On December 10th, 2012, the Council of the European Union adopted a reform on the Brussels Regulation (EU Regulation 1215/2012) on jurisdiction and the recognition and enforcement of judgments in civil and commercial matters. The Regulation reform was published in the Official Journal on December 20th, 2012, but it shall not be in force until January 10th, 2015.
The main change in the new Regulation is the abolition of exequatur.
Under Regulation 1215/2012 EU, a Judgment given in Member State which shall be enforceable in such Member State shall be enforceable in the other Member States without any declaration of enforceability being required. Moreover, an enforceable judgment shall carry with it the power to proceed to any protective measures which exist under the law of the Member State addressed.
The enforcement shall be executed under the same conditions as a judgment given in the Member State addressed. The applicant just shall provide the competent enforcement authority with a copy of the judgment and a certificate issued pursuant to Article 53, certifying that the Judgment is enforceable.
In order to guarantee the rights of the party against whom the enforcement is sought, prior to the first enforcement measure, the certificate issued pursuant to Article 53 shall be served on that party, who could ask for the refusal of the enforcement based on the same reasons stated in the current Brussels Regulation.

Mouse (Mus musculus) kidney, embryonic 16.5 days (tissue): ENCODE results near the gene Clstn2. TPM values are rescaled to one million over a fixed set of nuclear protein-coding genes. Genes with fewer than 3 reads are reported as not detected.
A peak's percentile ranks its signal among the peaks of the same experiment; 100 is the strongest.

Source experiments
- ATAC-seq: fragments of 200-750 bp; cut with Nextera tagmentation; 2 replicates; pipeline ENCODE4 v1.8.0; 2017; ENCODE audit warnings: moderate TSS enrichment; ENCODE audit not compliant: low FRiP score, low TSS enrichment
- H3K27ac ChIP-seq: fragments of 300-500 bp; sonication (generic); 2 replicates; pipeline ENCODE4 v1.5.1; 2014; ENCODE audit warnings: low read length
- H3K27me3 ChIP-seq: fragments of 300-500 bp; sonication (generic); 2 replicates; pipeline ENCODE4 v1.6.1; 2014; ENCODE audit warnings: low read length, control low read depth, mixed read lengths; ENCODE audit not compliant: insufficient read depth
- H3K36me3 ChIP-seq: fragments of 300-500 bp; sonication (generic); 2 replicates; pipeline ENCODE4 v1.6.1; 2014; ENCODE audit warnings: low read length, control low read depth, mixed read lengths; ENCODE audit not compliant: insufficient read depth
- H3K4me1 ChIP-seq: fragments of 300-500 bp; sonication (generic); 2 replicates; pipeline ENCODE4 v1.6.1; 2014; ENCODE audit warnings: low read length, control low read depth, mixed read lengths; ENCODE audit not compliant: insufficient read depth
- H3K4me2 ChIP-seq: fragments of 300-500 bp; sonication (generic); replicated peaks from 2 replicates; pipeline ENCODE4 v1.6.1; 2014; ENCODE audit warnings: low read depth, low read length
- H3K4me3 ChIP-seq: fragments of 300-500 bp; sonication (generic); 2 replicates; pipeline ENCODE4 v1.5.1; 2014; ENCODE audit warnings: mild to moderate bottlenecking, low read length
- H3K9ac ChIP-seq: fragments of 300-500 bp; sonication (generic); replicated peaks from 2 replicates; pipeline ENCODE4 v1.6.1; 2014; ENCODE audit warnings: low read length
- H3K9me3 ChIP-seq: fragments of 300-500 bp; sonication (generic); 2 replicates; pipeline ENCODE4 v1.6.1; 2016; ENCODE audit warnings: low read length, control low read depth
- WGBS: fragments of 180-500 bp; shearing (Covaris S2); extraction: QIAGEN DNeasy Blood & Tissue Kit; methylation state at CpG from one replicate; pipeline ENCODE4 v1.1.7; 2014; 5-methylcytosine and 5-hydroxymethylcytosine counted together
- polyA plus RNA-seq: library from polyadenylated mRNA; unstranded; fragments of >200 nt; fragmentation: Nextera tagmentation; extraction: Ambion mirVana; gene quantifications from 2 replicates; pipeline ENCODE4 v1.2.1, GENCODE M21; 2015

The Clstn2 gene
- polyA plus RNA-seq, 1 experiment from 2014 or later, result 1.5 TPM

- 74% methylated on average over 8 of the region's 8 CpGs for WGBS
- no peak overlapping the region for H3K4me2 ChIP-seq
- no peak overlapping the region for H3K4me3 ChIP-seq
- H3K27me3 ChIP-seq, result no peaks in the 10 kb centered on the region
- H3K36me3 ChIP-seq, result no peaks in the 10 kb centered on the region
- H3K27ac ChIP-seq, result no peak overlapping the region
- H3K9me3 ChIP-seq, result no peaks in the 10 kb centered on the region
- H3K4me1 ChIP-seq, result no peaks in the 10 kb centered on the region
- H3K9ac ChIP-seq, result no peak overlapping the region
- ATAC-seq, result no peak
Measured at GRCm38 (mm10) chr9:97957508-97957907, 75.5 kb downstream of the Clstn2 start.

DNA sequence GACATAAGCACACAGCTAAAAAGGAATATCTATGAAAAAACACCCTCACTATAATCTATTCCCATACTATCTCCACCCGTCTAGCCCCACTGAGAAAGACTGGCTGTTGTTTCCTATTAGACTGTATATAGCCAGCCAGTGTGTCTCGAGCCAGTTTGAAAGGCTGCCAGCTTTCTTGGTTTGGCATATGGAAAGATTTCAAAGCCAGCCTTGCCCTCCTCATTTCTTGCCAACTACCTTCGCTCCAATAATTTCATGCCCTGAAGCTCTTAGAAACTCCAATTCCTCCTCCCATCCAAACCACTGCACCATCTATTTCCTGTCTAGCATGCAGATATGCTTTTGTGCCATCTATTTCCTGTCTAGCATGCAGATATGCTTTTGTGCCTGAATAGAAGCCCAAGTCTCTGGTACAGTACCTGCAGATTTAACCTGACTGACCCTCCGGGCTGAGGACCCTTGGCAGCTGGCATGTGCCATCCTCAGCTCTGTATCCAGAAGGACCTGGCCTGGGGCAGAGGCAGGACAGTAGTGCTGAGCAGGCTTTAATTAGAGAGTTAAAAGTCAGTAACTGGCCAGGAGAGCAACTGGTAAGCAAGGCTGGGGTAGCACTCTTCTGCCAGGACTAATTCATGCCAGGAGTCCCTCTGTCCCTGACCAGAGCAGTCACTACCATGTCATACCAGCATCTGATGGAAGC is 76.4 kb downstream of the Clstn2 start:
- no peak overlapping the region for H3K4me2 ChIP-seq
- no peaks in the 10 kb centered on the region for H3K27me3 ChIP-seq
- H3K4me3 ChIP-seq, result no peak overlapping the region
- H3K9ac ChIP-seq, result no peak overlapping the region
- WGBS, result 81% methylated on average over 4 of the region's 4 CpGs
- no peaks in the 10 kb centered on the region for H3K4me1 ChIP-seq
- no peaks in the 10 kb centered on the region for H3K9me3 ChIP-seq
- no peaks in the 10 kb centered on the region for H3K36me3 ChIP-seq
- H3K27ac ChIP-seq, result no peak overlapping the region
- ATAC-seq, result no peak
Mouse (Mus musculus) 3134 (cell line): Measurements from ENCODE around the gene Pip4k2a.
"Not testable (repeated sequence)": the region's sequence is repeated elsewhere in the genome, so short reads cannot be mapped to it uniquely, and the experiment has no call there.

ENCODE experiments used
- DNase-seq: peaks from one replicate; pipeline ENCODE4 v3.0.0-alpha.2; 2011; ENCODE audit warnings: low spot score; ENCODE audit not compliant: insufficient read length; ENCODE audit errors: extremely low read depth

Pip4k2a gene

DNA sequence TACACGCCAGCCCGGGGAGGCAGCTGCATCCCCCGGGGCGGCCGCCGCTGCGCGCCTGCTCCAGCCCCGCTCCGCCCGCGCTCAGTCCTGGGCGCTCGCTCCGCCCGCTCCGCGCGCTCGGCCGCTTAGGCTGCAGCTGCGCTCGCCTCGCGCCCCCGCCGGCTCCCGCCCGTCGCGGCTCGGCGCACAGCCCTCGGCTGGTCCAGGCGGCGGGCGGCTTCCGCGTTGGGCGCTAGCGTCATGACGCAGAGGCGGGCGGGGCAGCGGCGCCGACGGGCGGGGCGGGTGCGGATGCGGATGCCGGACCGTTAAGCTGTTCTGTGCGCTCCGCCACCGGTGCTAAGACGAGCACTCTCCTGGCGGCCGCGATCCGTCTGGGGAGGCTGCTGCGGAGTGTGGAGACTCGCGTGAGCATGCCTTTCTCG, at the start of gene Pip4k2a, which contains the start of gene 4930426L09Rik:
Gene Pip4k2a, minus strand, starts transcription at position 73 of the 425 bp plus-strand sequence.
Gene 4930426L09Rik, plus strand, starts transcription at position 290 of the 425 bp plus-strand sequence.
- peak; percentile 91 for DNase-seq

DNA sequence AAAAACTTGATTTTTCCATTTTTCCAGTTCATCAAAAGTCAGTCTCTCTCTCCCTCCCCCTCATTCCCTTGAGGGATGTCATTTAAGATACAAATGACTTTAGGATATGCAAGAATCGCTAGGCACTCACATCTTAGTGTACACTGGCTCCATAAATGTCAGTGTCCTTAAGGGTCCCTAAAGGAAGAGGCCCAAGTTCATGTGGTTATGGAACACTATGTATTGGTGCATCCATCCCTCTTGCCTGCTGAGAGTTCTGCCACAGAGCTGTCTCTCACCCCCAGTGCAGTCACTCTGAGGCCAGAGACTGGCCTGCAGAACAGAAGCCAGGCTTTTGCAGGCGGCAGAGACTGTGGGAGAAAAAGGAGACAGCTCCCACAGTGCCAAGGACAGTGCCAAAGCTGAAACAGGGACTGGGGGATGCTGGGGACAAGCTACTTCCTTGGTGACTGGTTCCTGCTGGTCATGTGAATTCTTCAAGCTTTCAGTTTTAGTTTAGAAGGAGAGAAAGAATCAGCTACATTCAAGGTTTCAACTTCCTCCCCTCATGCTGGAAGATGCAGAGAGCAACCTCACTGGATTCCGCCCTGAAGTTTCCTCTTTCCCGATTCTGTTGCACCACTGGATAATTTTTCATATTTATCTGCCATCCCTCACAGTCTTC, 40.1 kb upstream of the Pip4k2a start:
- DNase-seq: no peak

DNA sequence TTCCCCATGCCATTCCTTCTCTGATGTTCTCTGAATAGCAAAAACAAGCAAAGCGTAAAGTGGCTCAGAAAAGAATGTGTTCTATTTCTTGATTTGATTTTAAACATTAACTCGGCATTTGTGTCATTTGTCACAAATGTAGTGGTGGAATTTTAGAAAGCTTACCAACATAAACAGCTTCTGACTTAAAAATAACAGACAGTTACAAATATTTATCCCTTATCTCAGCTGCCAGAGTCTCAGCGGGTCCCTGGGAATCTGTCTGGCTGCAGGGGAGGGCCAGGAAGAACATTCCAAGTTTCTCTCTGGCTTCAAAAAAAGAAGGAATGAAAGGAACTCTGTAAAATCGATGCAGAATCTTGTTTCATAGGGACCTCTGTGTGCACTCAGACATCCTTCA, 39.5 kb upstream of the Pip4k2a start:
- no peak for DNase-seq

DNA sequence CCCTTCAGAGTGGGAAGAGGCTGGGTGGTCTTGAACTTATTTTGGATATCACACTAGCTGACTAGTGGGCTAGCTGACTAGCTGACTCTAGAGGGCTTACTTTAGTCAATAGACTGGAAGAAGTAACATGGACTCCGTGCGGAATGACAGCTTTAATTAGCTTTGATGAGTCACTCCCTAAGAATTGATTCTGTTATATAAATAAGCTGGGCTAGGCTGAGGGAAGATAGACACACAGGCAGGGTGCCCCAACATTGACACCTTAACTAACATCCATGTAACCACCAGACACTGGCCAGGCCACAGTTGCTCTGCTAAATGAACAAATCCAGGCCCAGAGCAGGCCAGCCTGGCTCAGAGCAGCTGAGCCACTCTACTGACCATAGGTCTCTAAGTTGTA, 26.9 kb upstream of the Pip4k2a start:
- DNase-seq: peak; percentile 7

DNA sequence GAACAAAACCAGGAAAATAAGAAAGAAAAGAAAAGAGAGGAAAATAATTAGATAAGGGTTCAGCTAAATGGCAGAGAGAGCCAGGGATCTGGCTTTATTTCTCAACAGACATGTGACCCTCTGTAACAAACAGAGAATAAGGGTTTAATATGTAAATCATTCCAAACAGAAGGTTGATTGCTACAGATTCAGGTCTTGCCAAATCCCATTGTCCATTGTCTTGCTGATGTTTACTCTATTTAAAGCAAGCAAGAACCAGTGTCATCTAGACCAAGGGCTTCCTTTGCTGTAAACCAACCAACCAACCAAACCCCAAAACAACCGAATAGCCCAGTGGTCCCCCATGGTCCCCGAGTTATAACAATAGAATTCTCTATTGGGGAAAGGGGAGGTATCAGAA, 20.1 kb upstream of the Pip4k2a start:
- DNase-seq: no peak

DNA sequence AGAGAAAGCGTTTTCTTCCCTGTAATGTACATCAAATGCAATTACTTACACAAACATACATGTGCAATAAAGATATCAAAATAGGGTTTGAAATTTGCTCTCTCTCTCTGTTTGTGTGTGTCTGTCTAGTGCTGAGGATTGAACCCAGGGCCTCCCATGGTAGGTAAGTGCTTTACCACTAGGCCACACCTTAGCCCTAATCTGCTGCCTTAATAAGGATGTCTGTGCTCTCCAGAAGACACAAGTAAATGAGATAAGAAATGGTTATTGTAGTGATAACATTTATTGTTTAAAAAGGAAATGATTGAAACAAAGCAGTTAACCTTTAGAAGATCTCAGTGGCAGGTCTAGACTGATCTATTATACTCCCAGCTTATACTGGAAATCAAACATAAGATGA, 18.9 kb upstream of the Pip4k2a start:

There are also changes in the lis pendens provisions. The new lis pendens rules contain provisions that seek to free the court previously designated by the parties by mutual agreement, to decide on its jurisdiction, thus, dealing with the litigation, regardless if this was first seised by or not. The new Regulation provides that any court other than the court designated shall stay the proceedings until such time as the court seised on the basis of the agreement declares that it has no jurisdiction under the agreement. But, when the court designated has established its jurisdiction, any court of another Member State shall decline jurisdiction in favour of that court.
Moreover, the new Regulation contains provisions in case of lis pendens between courts of a third State and a court of a Member State. Just where the jurisdiction is based on Article 4 or Articles 7, 8 or 9, a Member State court seised with an action which is related to the action in the court of the third state, may stay its proceedings if the following apply:
- It is expected that the court of the third state shall give a judgment capable of recognition and, where applicable, of enforcement in that member state.
- The court of the Member State is satisfied that a stay is necessary for the proper administration of justice.
Finally, there are changes in the rules relation to jurisdiction agreements removing the requirement in existing Regulation that such an agreement needs at least one party domiciled in a Member State. Moreover, jurisdiction agreements shall be treated as an agreement independent of the other terms of the contract.
There has not been any news regarding arbitration, although in the initial proposal was intended to coordinate the arbitration and the judicial proceedings, and there is hardly anything new in regards to the rules of jurisdiction.